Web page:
Car Accidents: Common Causes






 

Early Estimate of Motor Vehicle Traffic Fatalities in 2010:

  • 32,788 traffic fatalities
Source: National Highway Traffic Safety Administration 

As the United States of America’s population breaches 300 million people in 2010, transportation continues to be an essential aspect of daily life. For many people, that means getting behind the wheel of a motor vehicle and driving. But with so many drivers on the roads, busy highways and plenty of potential distractions, car accidents seem to be inevitable and a very serious risk to consider (see statistic on side).

There are many reasons why a car accident could happen—inclement weather conditions, distracted driving and driving under the influence are a few—but they may be avoidable if you take proper care with your driving habits. A responsible driver may be able to save time, money, frustration and preserve their health by being knowledgeable and practice safe driving.
 

Weather

One of the factors that may contribute to car accidents, which is out of the driver’s control, is the weather. Inclement weather conditions, such as rain, high winds, snow, or ice may result in serious car accidents.

Rain is a common condition in inclement weather. If there is a particularly heavy amount of rain that lasts for a long period of time, and if there is a poor system of water drainage on the roads, a driver may find themselves hydroplaning on flooded streets. Hydroplaning is when your car skims across a layer of surface water that separates your tires from the road and doesn’t allow your car to grip the road, or create traction. A driver’s best defense against flooded streets and potential hydroplaning is to slow down and use extreme caution around turns and bends.

In cold winter climates—especially in northern regions—snow and ice are prominent concerns for drivers. Snow and ice have the potential to decrease the traction between your car’s tires and the road so that it may take longer to stop and longer to accelerate. Snow may generally decrease the road’s visibility to the driver, hide dangerous obstacles and debris, and muffle sounds that the driver might normally be able to hear, such as sirens and horns.

“Black ice” is a phenomenon in cold weather that could potentially cause a car accident, as well. Black ice is not ice that’s actually the color black, but it’s when water freezes in a thin layer, making it hard to see or nearly invisible. It’s almost transparent and seems to be simply a natural part of the road. If a driver runs over this ice without seeing it, they could lose contact with the ground and go sliding out of control.

Certain government agencies are responsible for clearing roads and ensuring drivers’ safety after a snowstorm, heavy rain, or other dangerous weather. This process may not be very fast, though, and drivers should remember to be patient, drive slowly, and keep safety as their top priority when behind the wheel.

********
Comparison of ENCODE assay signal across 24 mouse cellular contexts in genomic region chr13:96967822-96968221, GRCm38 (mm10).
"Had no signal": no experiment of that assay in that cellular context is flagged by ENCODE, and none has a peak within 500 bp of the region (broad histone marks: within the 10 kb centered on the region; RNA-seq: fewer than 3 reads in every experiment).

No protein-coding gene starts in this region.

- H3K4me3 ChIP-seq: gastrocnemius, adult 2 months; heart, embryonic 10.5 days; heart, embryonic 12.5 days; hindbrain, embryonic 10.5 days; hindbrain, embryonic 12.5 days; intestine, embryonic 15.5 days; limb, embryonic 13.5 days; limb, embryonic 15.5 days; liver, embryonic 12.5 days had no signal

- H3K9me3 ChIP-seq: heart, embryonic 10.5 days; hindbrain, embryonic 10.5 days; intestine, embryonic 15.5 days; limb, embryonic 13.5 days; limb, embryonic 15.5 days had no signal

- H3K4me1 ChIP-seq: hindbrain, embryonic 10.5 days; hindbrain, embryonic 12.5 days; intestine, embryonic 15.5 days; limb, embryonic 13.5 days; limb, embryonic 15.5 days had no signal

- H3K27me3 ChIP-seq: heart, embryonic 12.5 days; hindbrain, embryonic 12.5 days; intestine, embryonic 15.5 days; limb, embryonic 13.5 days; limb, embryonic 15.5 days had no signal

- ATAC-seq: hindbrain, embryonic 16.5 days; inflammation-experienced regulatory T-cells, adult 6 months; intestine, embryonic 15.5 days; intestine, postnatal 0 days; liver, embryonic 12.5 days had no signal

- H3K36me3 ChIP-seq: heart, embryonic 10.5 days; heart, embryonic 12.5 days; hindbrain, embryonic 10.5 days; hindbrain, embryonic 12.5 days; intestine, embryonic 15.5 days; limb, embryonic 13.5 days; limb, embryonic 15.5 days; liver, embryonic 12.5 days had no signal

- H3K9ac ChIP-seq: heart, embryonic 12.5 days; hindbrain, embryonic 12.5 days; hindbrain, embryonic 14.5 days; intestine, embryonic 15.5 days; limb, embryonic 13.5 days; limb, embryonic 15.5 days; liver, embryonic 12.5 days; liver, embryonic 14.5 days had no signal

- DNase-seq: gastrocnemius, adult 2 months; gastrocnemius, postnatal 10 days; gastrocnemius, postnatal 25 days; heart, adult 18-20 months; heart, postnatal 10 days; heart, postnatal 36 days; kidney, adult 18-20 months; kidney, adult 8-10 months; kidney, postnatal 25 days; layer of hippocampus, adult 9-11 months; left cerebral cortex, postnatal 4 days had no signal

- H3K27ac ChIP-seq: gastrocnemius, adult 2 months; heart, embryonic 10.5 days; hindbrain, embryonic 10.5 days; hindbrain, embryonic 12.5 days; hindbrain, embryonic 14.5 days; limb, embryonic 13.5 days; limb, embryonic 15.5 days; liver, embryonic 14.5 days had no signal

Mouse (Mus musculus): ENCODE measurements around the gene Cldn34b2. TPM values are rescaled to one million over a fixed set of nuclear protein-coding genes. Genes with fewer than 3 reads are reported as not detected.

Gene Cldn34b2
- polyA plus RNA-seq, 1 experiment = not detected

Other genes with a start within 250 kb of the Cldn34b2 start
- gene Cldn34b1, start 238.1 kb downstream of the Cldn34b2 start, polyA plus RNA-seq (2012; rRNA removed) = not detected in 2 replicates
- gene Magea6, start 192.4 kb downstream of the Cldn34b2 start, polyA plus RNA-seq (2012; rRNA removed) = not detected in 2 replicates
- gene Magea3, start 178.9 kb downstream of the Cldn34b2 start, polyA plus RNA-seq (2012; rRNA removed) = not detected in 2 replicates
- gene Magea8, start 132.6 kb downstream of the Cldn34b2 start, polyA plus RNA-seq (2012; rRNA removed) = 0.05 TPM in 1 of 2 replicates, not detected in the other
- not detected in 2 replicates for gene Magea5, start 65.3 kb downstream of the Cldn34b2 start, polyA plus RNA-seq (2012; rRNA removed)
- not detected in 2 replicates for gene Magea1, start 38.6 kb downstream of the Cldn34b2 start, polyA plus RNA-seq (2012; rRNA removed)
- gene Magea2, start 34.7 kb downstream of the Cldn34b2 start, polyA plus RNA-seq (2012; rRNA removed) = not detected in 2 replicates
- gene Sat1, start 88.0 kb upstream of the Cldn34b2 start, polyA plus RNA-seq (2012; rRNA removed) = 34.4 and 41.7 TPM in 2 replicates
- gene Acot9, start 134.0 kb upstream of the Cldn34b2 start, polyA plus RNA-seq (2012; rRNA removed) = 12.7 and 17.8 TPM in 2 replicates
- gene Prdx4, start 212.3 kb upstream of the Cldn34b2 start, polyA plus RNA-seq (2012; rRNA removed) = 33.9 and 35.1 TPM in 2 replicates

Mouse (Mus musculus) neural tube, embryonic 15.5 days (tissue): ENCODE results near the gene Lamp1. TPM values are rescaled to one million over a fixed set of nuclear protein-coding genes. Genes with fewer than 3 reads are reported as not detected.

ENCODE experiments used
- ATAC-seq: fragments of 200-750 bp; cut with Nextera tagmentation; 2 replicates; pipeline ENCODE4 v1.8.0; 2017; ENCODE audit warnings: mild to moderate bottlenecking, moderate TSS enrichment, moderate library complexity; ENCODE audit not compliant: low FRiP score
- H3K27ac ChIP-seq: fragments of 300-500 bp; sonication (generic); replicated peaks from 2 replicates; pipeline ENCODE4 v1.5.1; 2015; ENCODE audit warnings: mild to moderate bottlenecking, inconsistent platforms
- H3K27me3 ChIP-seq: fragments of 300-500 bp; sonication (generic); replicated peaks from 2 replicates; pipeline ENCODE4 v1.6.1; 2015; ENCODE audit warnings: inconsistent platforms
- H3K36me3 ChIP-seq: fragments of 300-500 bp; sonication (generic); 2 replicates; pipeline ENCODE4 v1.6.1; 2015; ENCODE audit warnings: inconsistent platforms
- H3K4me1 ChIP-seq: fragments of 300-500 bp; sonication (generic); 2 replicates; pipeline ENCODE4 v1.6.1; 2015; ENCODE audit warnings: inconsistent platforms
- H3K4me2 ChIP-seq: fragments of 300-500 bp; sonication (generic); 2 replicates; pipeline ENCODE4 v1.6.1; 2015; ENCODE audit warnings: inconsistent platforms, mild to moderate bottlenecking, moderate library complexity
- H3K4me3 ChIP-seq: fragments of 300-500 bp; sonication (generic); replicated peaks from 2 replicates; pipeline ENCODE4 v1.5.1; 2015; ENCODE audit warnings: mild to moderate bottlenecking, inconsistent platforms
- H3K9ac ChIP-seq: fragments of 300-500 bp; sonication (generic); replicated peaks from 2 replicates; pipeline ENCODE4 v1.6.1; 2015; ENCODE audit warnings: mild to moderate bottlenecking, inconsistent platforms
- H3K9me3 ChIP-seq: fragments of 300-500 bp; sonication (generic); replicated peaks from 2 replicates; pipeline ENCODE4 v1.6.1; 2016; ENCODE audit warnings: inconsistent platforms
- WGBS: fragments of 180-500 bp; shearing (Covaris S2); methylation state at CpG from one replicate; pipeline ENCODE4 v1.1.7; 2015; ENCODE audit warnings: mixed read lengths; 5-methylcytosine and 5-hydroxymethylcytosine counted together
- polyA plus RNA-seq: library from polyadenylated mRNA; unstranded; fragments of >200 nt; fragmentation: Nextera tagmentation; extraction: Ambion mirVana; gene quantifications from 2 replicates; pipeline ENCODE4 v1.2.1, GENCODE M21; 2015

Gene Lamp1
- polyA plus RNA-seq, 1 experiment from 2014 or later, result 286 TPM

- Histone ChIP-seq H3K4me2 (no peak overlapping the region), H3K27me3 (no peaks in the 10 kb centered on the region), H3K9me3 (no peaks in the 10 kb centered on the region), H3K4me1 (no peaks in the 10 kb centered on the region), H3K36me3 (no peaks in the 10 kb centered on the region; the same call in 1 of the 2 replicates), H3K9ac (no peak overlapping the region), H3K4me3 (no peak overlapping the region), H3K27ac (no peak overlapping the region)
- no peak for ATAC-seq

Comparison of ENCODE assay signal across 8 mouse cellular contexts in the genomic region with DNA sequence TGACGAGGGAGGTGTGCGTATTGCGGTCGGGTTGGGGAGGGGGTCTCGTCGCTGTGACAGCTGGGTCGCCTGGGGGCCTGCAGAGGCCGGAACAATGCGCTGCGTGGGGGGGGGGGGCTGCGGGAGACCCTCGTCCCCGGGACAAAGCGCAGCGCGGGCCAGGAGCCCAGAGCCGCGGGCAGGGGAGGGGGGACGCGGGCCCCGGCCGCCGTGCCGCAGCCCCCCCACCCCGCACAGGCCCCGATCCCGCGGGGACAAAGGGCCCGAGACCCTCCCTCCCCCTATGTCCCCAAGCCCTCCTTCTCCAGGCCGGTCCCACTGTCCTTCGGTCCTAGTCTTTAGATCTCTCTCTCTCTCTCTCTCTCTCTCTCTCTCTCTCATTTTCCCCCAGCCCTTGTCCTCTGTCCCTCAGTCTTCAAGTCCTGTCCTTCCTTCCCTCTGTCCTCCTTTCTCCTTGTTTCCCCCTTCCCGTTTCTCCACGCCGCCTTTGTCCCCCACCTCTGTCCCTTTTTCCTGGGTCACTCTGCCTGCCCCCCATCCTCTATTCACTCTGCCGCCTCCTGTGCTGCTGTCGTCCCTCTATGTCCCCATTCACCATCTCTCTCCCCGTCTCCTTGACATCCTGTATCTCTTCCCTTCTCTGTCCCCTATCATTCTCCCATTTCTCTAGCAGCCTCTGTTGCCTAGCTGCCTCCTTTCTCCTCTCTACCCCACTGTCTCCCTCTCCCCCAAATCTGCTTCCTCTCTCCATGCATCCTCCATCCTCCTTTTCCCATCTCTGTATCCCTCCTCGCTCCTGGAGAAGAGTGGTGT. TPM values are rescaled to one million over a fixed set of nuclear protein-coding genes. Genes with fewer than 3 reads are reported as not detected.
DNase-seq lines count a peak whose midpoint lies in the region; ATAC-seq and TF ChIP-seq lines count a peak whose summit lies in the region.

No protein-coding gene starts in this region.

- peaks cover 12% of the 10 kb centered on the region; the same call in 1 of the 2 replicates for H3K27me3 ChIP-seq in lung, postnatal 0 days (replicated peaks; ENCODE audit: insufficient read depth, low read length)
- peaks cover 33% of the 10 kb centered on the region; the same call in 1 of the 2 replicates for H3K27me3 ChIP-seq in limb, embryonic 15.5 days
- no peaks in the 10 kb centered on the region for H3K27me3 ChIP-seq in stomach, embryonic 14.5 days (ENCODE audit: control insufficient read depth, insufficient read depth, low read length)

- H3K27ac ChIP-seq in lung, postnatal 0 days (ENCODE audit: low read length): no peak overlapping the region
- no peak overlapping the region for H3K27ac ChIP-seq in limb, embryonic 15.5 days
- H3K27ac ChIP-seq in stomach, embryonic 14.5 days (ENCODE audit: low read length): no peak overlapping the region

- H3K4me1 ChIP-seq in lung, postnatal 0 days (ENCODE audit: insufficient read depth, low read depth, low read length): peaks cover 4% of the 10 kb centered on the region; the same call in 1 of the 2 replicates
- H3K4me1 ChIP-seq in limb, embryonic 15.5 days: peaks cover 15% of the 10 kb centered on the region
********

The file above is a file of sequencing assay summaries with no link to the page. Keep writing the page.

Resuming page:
Distractions

The National Highway Traffic Safety Admiistration defines “distraction” as “a specific type of inattention that occurs when drivers divert their attention from the driv¬ing task to focus on some other activity instead.” In 2009, 17 percent of car crashes were attributed to distracted driving.

There are generally three different categories of distraction:
  • Visual distractions: elements that take the driver’s eyes off the task at hand.
  • Manual distractions: elements that cause the driver to take their hands off the wheel.
  • Cognitive distractions: elements that take the driver’s mind off the task they’re currently doing.
Distractions may include everything from daydreaming, drowsiness, elevated emotions, conversations, grooming, reading or looking at a map or GPS, eating or drinking, and talking or texting on a cellphone . Several of these may even take place simultaneously and could compound and increase the likelihood of a car accident.
 

Driving Under the Influence

Driving under the influence (DUI) is a large contributing factor to car accidents across many age groups. In some states, it’s known as driving while impaired (DWI), and they usually include prescription and non-prescription drugs as types of “impairment” as well as alcohol. In 2009, 32 percent of fatal car accidents involved alcohol with the driver’s blood-alcohol content at 0.08 or more. Most states are becoming aware of such high statistics of DUI’s and are implementing “Zero Tolerance” type policies.

Visit the Governor’s Highway Safety Association to look up the laws and penalties in your state for drunken driving.
 

Car Accidents and Car Accident Attorneys

There are many factors that may contribute to serious car accidents. Being aware and knowledgeable of how they may occur and how you can avoid them may protect you in future circumstances. But if you find yourself in a confusing, frustrating, costly and serious car accident, you may need to speak with a car accident lawyer to help you understand your rights and to help guide you through the claims process. Contact a car accident lawyer at the Coye Law Firm today and call 800-648-4941.